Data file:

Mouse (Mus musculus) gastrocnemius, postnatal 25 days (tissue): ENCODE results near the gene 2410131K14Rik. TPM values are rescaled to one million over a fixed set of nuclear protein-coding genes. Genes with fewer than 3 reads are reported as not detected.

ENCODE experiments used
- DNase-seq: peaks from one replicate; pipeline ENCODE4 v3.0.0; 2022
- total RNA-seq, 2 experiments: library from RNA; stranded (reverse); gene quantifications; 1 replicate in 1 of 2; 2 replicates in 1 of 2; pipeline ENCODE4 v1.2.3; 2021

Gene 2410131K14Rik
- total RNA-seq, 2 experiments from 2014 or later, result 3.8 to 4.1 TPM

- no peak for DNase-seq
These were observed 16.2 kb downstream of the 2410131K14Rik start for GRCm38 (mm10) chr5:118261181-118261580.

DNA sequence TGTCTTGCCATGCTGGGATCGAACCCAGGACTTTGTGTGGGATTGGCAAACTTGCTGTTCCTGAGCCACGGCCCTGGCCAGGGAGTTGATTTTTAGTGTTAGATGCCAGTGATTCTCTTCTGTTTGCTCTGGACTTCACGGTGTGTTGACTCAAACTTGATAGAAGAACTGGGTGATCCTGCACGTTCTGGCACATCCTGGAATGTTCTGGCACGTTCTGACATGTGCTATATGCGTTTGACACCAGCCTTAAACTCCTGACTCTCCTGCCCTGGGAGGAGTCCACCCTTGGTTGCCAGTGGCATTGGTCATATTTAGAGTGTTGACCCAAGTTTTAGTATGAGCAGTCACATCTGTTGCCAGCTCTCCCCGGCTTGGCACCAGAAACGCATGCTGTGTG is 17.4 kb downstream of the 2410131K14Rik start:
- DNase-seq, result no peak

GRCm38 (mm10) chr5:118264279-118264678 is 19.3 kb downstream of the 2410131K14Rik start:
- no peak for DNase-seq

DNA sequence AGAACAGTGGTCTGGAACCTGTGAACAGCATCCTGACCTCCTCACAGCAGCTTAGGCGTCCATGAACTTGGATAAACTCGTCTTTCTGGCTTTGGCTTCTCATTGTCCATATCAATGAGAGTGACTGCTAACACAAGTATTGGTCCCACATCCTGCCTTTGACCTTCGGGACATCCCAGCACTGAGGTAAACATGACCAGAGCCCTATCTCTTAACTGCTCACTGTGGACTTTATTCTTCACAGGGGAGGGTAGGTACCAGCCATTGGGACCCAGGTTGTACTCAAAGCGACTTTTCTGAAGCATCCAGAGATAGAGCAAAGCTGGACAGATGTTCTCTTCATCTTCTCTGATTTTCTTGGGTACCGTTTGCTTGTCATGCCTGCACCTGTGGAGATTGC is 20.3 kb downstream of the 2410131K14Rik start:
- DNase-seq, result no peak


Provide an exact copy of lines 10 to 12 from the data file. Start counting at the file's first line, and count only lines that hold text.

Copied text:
- DNase-seq, result no peak

GRCm38 (mm10) chr5:118264279-118264678 is 19.3 kb downstream of the 2410131K14Rik start:
- no peak for DNase-seq